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DOE: Oil shortages 2011-5?

Glen Sweetnam, Energy Analyst in the Obama administration, says we may be in trouble:

The U.S. Department of Energy admits that “a chance exists that we may experience a decline” of world liquid fuels production between 2011 and 2015 “if the investment is not there”, according to an exclusive interview with Glen Sweetnam, main official expert on oil market in the Obama administration.
This warning on oil output issued by Obama’s energy administration comes at a time when world demand for oil is on the rise again, and investments in many drilling projects have been frozen in the aftermath of the tumbling of crude prices and of the financial crisis.


Page 8 of the presentation document of the round-table, a graph shows that the DoE is expecting a decline of the total of all known sources of liquid fuels supplies after 2011.

The graph labels as “unidentified” the additional supply projects needed to fill in a gap that is expected to grow after 2011 between rising demand and decline of known sources of supply that the DoE supposes will start that year. The declining production foreseen by the DoE concerns the total of existing sources of liquid fuels plus the new production projects that are supposed to come on-stream before 2012.

The DoE predicts that the decline of identified sources of supply will be steady and sharp : - 2 percent a year, from 87 million barrels per day (Mbpd) in 2011 to just 80 Mbpd in 2015. At that time, the world demand for oil and other liquid fuels should have climbed up to 90 Mbpd, according to the presentation document.

The US Military is also taking this scenario seriously:

Iraq is about the only major source of cheap oil big enough to perhaps fill in, but output has never been ramped that fast even in countries with no security problems.

If this comes to pass, high oil prices will blow any recovery out of the water, and with them Government finances, housing, the banks, employment, you name it.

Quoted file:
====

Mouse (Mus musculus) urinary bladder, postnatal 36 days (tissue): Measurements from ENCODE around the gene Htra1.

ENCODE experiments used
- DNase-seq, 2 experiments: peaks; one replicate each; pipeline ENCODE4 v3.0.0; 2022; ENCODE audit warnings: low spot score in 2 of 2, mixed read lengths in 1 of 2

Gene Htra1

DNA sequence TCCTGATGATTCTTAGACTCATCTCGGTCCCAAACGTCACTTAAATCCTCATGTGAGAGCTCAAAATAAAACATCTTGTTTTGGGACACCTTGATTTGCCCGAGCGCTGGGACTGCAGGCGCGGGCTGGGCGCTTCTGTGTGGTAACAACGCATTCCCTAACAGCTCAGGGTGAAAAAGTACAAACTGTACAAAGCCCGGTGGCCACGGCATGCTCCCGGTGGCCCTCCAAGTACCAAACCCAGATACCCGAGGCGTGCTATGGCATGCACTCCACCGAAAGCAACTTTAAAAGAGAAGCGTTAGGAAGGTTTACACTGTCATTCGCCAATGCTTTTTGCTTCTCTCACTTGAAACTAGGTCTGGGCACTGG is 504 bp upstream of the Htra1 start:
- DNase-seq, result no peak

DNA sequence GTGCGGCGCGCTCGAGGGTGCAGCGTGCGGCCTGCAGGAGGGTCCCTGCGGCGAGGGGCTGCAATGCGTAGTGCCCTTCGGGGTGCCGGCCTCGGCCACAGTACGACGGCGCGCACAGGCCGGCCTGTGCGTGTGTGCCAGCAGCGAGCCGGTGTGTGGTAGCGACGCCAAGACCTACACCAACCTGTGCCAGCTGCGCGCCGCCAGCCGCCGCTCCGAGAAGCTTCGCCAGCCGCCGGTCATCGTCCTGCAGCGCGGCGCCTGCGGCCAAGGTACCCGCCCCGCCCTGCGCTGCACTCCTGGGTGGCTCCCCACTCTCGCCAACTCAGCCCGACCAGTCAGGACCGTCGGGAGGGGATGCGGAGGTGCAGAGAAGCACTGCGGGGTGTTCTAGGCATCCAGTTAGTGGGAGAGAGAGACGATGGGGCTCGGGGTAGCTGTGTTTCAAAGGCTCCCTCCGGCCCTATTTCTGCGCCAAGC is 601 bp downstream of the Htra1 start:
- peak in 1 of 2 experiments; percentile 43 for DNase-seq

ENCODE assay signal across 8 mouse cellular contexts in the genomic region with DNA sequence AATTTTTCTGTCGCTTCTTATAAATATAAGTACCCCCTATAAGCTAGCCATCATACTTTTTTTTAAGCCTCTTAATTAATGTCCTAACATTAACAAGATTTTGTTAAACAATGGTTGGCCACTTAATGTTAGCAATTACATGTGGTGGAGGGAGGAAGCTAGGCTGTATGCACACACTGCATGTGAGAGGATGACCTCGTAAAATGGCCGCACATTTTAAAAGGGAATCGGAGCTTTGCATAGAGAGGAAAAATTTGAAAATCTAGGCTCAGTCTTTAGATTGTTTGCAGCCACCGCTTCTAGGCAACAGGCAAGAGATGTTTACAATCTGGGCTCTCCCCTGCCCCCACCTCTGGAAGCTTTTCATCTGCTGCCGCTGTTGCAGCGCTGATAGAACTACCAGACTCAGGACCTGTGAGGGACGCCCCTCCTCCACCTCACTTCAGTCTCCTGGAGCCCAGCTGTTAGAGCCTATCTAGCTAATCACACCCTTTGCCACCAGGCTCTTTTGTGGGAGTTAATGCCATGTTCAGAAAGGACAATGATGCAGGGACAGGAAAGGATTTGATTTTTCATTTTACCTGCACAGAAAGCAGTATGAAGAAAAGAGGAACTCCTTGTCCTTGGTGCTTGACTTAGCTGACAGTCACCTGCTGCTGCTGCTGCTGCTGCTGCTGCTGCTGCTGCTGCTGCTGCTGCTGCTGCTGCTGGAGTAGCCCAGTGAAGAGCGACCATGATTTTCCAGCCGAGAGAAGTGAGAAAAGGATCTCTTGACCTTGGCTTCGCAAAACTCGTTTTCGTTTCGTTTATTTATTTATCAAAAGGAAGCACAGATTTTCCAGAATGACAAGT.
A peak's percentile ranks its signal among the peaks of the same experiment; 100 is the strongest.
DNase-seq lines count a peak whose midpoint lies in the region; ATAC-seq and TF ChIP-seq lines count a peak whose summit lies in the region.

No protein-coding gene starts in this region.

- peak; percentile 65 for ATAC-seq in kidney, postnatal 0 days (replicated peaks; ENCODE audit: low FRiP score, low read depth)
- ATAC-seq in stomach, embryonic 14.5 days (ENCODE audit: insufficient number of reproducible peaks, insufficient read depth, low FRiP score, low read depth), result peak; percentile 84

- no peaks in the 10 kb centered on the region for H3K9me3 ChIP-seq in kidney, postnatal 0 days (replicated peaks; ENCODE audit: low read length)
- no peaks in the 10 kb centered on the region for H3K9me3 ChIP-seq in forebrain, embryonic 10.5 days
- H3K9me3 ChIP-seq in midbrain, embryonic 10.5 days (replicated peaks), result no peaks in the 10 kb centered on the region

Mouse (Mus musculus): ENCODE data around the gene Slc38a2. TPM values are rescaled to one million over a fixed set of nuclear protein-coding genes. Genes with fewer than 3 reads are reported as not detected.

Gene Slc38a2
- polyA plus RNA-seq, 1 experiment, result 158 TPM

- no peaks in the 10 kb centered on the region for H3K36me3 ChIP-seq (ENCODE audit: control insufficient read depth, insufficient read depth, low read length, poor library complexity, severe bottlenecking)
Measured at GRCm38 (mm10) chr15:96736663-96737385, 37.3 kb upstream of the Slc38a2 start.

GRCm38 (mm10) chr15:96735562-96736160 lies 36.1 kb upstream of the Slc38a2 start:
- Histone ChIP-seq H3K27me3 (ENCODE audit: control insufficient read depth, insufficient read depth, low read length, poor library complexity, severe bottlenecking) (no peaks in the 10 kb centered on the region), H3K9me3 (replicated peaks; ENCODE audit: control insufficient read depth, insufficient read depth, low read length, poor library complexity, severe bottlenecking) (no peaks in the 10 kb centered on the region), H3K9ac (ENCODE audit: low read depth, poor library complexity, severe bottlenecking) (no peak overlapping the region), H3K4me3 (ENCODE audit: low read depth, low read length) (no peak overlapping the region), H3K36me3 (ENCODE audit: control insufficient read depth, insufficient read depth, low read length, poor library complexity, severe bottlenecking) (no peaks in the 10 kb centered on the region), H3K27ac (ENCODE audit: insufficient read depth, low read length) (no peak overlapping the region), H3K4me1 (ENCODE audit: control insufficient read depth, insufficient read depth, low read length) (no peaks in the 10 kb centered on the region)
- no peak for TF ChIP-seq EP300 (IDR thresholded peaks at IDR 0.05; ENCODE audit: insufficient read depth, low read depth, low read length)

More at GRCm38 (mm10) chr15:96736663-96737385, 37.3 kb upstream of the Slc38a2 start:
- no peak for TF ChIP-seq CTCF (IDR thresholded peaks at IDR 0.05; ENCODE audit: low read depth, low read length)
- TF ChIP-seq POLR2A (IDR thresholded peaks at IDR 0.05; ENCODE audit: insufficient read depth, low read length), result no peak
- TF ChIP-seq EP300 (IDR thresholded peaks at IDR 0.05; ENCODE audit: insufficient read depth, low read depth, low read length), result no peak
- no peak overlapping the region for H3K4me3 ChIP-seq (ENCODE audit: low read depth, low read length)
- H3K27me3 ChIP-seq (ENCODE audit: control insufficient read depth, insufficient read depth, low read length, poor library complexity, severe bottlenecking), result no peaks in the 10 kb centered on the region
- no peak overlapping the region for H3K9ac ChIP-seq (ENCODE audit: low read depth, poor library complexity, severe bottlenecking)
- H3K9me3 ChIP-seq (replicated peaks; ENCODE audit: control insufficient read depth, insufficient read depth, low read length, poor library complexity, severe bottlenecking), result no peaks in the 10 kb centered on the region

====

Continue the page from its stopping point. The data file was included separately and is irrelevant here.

Potentially it might even derail the so-far Teflon coated Chinese economy.

It's not clear what precise level the oil price would reach, but to some degree that doesn't matter, as it would climb 'high enough' to reduce demand to match supply, IOW give a huge hit to living standards, travel and in worst case scenarios food supply, which is oil dependent.

The future looks bright for Nissan's investment in electric vehicles, but no one should imagine that they will be able to substitute in a major way for conventional cars for many years.
Stop/start and regenerative braking on cars should also do well. Both Valeo and Maxwell are due to bring out capacitor based systems this year, which should be a lot cheaper.
It should be borne in mind though that this would be in the context of a car industry which would be hurled into the depths, with sales way, way down.
That is nothing compared to the aviation industry though. Due to low taxes on their fuel any rise hits them astonishingly hard. Good job they are in the best of health at the moment, eh? :-(

It would seem that at least some in the Obama Administration have a fair idea of what is likely to happen, and have a policy to deal with it.
It consists of closing their eyes and wishing really, really hard that it will go away.
They seem to have forgotten to click their heels.

Disclosure: No positions